Over the years, we’ve had great service from Lowe’s. Back in the eighties, George built about 20 houses in Alamance County — and almost all lumber, doors, windows, sheetrock, plumbing, appliances, paint, you-name-it, came from Lowe’s. So, we’re talking a million dollars in business, small in the grand scheme, but maybe those houses helped Lowe’s become the mega-monster it is today. And no telling how much they profited from George’s commercial construction projects over the years. These days, they’re struggling, like every other company, trying to recover from a pandemic. We had some similar issues down in Mississippi, when we had a new fridge delivered to the tenants in Great-Granddad’s house. We paid the fee to have the old fridge removed in February. When we arrived in July, said fridge was still on the back porch, blocking the door. And Lowe’s is visible from the front porch — not like it was out of the way. I found a wonderful lady there in the Philadelphia, MISSISSIPPI, Lowe’s, who solved the problem — and she used to work at Home Depot in Midlothian, Virginia. The world is still small.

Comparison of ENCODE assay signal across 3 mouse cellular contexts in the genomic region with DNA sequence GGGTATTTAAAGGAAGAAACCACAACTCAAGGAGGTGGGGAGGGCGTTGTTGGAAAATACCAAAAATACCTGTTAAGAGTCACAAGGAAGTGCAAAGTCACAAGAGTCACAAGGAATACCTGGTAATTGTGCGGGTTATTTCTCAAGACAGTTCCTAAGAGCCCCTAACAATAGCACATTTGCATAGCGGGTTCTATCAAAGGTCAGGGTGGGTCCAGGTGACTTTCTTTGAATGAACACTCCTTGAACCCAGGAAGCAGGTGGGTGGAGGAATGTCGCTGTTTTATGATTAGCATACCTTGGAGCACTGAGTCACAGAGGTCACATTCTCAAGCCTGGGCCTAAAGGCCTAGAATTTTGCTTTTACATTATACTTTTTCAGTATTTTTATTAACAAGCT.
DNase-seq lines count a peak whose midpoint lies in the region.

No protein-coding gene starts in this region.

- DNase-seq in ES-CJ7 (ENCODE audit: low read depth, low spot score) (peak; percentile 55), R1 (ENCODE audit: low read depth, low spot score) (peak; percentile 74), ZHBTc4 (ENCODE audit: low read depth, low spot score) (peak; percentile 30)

What to do? I’m thinking that all the retired guys (girls, too) we know ought to go over to Lowe’s and get retirement jobs. Y’all would know how to get things done, and could form-sure drive a forklift without impaling appliances. They need people with common sense life experience who aren’t above doing manual work. Or, bring back the G. Marvin Holt, Inc., mom-and-pop appliance stores. They provided great products, great service, and a good living for those who worked there.

For now — we are still awaiting an old-fashioned repairman, or FRIDGE SIX, whichever comes first.

Blessings, y’all — and may all your refrigerators be cold ones!




January 18, 2022– I stopped at Sheetz — parked in the handicap spot right at the front door, and limped in to get a couple of items. It didn’t take long, and pretty soon, my sidekick and I were back in the car. I was fooling with my phone when a man walked toward the store’s front door, right in front of my car. Like many of our rural neighbors, he wore a baseball cap, a tan Carhart-type coat, and I think he had on jeans — you’ll know why I don’t remember for sure in a minute. No camouflage, so he may have been working rather than hunting today. His face looked pink from the cold, so I think he has a fair complexion — but it all happened so fast, I’m not really sure. I have the impression that a pickup truck drove past the back of my car, and the occupants may have hollered a greeting at him– I suppose he is one of their buddies.